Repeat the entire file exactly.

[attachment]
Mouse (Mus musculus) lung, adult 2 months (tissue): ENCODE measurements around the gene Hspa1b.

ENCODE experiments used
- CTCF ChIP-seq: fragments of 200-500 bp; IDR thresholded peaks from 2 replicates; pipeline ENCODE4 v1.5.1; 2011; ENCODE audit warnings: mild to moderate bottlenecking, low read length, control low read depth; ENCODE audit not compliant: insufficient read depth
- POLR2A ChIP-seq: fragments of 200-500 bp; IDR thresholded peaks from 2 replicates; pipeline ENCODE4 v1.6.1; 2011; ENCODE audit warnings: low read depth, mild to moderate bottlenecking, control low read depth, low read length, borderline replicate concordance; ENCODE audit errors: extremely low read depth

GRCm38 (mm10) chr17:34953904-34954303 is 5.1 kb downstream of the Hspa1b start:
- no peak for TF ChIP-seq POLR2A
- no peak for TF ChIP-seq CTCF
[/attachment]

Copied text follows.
Mouse (Mus musculus) lung, adult 2 months (tissue): ENCODE measurements around the gene Hspa1b.

ENCODE experiments used
- CTCF ChIP-seq: fragments of 200-500 bp; IDR thresholded peaks from 2 replicates; pipeline ENCODE4 v1.5.1; 2011; ENCODE audit warnings: mild to moderate bottlenecking, low read length, control low read depth; ENCODE audit not compliant: insufficient read depth
- POLR2A ChIP-seq: fragments of 200-500 bp; IDR thresholded peaks from 2 replicates; pipeline ENCODE4 v1.6.1; 2011; ENCODE audit warnings: low read depth, mild to moderate bottlenecking, control low read depth, low read length, borderline replicate concordance; ENCODE audit errors: extremely low read depth

GRCm38 (mm10) chr17:34953904-34954303 is 5.1 kb downstream of the Hspa1b start:
- no peak for TF ChIP-seq POLR2A
- no peak for TF ChIP-seq CTCF